The US Commerce Department will be releasing the third and final estimates of the first quarter GDP today. Economists forecast no changes and confirm that the US economy grew at a pace of 3.1% in the first three months of the year.
Today’s GDP report is unlikely to move the markets much, even if there is an upside surprise. With a host of other data sets due over the course of the week, investors and markets will be looking to the latest data.
Following last week’s FOMC meeting, where the Fed signaled its plan to cut rates, today’s final GDP estimates could be overlooked by the markets. Other important events over the week include this Friday’s personal income and spending data. The latest personal consumption expenditure report will also be coming out.
Still, with the final estimates, the US economy is set to mark 10 years of economic expansion so far. This also happens to be the longest economic growth in US history.
US GDP Rises 3.1% in Q1 – 2nd Estimates
During the second revised GDP estimates, the US economic growth in the first three months of the year was revised a tad lower. The initial estimates saw GDP growth at 3.2%.
This was higher than the estimates that forecast a 2.2% increase. In the fourth quarter of 2018, the US economy saw its quarterly growth rate being revised down to 2.2%. This was down from the 2.6% increase initially reported.
The GDP growth rate was revised lower to 3.1%. While this was still a solid performance, growth figures were propped up by the volatile components such as exports, inventory and defense spending.
When excluding the trade, government spending and inventories, the US GDP growth rate was seen at just 1.3%. This was the slowest pace of increase since the second quarter of 2013.
The gross domestic income, however, advanced 1.4% in the first quarter. This was a marked increase from the 0.5% expansion in the previous quarter.
With exports fizzling out in the second quarter, investors are already gearing up to see a below 3% average GDP growth for the three months ending June 2019.
GDP Could be Revised Slightly Higher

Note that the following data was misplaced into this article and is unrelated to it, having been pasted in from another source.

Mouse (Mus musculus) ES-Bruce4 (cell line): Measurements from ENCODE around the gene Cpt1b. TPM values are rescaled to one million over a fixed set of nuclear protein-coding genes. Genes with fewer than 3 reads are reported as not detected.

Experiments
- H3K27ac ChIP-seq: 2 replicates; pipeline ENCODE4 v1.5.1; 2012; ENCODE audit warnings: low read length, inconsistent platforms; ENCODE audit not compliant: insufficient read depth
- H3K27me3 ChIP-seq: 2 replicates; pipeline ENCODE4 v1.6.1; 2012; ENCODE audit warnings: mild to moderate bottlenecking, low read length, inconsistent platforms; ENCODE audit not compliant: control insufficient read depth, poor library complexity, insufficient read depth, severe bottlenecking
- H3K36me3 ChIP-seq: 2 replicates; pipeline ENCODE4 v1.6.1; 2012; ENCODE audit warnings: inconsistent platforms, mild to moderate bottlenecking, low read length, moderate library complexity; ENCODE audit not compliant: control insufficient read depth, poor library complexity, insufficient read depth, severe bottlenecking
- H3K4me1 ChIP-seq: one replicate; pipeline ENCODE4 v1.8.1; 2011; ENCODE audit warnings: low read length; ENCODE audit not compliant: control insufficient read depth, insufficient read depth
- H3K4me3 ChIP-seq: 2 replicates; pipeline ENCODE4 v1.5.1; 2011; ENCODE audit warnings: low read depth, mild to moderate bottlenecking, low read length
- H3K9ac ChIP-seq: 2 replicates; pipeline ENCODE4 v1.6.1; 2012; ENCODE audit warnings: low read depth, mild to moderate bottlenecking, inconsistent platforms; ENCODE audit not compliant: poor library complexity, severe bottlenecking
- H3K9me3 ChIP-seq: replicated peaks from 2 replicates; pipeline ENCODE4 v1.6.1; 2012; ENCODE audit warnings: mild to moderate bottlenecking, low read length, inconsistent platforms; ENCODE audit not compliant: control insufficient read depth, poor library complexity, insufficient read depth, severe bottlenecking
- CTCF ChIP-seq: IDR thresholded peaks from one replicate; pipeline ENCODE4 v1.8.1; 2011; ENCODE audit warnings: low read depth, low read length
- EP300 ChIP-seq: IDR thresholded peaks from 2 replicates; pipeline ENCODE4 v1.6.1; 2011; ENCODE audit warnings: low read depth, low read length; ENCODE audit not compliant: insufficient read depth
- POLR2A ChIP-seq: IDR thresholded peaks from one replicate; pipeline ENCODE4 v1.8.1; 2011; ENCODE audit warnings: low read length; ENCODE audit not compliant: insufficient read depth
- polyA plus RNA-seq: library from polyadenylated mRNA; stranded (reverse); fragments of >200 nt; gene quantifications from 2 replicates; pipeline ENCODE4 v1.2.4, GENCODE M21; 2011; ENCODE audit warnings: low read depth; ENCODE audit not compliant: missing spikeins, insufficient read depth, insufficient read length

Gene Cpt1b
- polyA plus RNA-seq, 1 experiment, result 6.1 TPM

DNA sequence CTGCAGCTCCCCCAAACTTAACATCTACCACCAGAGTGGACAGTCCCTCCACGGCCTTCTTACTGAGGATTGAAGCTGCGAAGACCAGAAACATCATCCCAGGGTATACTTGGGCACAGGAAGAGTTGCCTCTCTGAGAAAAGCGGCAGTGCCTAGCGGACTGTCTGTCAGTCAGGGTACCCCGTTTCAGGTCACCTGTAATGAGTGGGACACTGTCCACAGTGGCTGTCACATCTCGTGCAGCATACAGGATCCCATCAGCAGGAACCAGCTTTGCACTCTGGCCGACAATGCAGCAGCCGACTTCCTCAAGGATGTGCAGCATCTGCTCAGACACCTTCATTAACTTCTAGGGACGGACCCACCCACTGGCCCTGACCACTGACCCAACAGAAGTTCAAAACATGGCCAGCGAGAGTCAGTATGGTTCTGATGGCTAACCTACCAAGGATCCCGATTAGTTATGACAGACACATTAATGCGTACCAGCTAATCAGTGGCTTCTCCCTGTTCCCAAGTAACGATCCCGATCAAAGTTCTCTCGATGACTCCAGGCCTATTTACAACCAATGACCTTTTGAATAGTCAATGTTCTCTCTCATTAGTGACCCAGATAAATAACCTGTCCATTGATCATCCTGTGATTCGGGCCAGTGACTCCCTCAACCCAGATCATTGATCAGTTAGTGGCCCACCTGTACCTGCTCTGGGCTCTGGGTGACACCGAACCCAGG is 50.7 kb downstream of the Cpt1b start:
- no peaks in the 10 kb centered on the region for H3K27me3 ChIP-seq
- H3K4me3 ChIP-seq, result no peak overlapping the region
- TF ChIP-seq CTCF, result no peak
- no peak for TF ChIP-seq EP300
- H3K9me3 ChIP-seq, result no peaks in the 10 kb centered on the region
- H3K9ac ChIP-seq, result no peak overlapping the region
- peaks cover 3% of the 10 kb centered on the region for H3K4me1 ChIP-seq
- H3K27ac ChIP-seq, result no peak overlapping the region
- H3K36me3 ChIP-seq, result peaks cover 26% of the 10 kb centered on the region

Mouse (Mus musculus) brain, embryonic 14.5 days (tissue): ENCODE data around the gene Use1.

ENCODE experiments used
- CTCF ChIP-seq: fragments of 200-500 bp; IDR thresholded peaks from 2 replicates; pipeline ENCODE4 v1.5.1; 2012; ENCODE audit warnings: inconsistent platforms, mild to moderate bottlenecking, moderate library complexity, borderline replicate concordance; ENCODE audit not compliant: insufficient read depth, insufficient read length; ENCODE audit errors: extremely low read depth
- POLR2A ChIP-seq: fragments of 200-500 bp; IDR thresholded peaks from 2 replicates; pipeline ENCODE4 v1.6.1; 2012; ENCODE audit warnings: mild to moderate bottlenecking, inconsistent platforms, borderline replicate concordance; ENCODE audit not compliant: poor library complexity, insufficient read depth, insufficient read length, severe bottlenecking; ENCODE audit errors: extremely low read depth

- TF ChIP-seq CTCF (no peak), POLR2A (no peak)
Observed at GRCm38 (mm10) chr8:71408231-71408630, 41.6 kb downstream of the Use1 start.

Despite the median estimates showing no revisions to the GDP data, there is scope for a revised figure. This comes as the latest current account deficit figures narrowed in the first three months of the year.
The current account deficit or CAD is a measure of the economy’s trade and financial flows with its trading partners. Data from the department of commerce revealed that the US current account deficit narrowed to a seasonally adjusted $130.40 billion.
Economists forecast the current account deficit to narrow to $122 billion.
This was down from $143.93 billion in the fourth quarter of 2018. The Q4 current account deficit was also revised higher from $134.38 billion.
The decline in the current account deficit came due to a decline in the goods trade deficit during the reporting period. There was also a slowdown in the flow of profits earned abroad being repatriated to the US
While the current account deficit has narrowed, the impact of this on the GDP could, however, remain minimal.
Overall, the final GDP figures from the US will confirm one of the best possible GDP growth rates in recent times, on a quarterly basis. With the markets already discounting the news, the focus turns to the second quarter data.
Preliminary business surveys already indicate a somewhat mixed picture. Growth is expected to be hit due to the ongoing trade tiffs with the US and China. The US administration narrowly avoided hitting Mexico with planned tariffs as well.
Questions remain on how much of a slowdown can be expected from the US economy. The Fed has already signaled the markets of a rate cut, in anticipation of this.